During a visit to San Francisco, Singapore foreign affairs minister Vivian Balakrishnan commented that the country cannot “go back to pen and paper. … If people lose confidence in the integrity and security of the system, then all these aspirations cannot be fulfilled.”
The comments follow information coming into the open regarding data breaches, one of which affected 14,200 individuals diagnosed with HIV up to January 2013. In a statement by the police, it was confirmed that the information was “in the possession of an unauthorized person” and had been illegally disclosed online.
The statement went on to say that the information was in the possession of Mikhy K. Farrera Brochez, a male US citizen residing in Singapore between January 2008 and June 2016. He was convicted of fraud and drug-related offences in March 2017, sentenced to 28 months in prison and deported from Singapore. The fraud offences were in relation to Brochez lying about his HIV status to the Ministry of Manpower in order to obtain and maintain his employment pass.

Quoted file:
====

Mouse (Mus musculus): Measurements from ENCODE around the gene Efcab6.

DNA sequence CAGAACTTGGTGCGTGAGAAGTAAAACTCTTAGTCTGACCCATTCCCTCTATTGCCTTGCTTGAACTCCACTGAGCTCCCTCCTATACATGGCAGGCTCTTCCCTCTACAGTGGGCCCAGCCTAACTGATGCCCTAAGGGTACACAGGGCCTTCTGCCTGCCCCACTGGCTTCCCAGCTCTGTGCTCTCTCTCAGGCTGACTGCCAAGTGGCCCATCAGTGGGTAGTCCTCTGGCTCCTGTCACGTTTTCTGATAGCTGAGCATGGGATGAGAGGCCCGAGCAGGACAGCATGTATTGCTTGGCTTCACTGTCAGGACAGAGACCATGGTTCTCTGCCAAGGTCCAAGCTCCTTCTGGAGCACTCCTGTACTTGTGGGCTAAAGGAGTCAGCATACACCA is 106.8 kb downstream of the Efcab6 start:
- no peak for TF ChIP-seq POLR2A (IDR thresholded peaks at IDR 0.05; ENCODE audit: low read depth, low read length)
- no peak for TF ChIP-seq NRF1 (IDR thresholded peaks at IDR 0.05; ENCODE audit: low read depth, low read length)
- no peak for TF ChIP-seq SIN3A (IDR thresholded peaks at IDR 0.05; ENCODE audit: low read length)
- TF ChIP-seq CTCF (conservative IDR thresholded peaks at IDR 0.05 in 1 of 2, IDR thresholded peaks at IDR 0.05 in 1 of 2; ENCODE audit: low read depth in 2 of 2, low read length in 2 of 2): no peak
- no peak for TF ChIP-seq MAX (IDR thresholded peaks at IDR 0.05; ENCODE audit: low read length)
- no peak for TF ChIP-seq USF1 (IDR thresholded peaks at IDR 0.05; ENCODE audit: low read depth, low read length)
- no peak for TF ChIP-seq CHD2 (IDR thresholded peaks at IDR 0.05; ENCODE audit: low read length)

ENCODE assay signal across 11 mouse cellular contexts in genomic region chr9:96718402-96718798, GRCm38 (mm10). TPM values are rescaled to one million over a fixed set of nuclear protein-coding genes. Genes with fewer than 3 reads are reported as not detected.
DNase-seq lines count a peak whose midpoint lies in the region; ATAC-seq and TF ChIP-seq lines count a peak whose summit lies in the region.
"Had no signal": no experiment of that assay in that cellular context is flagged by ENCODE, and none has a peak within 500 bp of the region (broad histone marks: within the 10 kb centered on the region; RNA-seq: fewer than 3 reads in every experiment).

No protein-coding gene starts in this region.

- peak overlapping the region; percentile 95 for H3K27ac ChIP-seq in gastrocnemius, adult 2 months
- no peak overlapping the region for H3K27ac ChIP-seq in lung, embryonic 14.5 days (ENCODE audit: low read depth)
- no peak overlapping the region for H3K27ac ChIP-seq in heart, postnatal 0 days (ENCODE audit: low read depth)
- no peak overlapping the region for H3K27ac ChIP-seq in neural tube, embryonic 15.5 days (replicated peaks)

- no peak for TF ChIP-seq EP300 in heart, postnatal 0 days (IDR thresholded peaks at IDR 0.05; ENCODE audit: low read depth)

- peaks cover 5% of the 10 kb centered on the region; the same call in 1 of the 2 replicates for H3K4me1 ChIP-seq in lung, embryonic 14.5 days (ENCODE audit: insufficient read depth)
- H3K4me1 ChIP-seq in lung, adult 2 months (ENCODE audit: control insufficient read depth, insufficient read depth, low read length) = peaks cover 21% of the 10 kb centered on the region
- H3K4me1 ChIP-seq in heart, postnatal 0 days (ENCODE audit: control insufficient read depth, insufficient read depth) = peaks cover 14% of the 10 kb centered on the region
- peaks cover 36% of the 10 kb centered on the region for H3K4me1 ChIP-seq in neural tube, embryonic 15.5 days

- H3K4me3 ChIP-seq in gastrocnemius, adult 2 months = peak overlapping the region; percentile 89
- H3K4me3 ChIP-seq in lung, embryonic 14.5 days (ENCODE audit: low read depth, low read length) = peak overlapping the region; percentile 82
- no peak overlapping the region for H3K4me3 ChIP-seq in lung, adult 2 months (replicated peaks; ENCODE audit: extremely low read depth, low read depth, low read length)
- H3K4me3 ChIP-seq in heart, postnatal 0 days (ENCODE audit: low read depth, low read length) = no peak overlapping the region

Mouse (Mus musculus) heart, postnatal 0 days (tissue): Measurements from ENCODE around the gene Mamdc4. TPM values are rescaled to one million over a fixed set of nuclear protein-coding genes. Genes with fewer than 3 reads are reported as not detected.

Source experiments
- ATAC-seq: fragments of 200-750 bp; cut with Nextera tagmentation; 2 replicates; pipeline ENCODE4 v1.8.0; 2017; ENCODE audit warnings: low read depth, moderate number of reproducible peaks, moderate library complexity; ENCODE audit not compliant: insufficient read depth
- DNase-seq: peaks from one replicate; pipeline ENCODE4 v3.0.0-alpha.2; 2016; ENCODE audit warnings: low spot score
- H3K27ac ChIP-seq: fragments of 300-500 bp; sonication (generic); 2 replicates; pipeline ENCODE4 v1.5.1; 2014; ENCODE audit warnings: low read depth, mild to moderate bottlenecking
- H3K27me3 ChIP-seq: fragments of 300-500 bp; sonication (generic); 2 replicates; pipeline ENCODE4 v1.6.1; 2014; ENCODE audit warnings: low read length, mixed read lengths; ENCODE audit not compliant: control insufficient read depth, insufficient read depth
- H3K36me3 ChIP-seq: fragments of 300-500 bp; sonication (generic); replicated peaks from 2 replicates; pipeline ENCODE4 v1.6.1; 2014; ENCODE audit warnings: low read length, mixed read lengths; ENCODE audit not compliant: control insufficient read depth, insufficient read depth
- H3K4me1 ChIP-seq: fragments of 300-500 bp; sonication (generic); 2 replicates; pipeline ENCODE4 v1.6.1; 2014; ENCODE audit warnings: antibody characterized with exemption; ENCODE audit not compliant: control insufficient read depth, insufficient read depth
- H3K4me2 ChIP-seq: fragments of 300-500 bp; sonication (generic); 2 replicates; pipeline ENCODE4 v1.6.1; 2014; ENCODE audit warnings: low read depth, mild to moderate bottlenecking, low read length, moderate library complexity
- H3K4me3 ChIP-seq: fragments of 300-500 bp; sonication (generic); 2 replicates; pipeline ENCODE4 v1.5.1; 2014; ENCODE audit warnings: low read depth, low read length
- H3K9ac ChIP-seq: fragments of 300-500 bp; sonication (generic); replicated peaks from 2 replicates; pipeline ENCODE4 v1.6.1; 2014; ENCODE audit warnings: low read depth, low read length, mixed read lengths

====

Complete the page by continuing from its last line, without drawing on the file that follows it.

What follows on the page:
According to Bloomberg, Balakrishnan said the government’s response to recent cybersecurity attacks and human leaks has to be one where “it’s completely open.” It follows the first meeting of the Public Sector Data Security Review Committee, which was held on April 18, 2019, according to a government statement.
Bloomberg reported that attendees of the meeting “reviewed past data incidents” and broad approaches to raise the bar of security. The committee will submit its final report to the prime minister by the end of November 2019.
Singapore has been trying to position itself as a “Smart Nation,” with initiatives focusing on digital identity, smart urban mobility and e-payments. However, the data breaches have made many people nervous, especially with the ambitions of artificial intelligence (AI) clear.
“The ability to deploy AI in our respective fields should be commoditized,” Balarkrishman said. “We will be one of the earliest adopters of these new technologies.”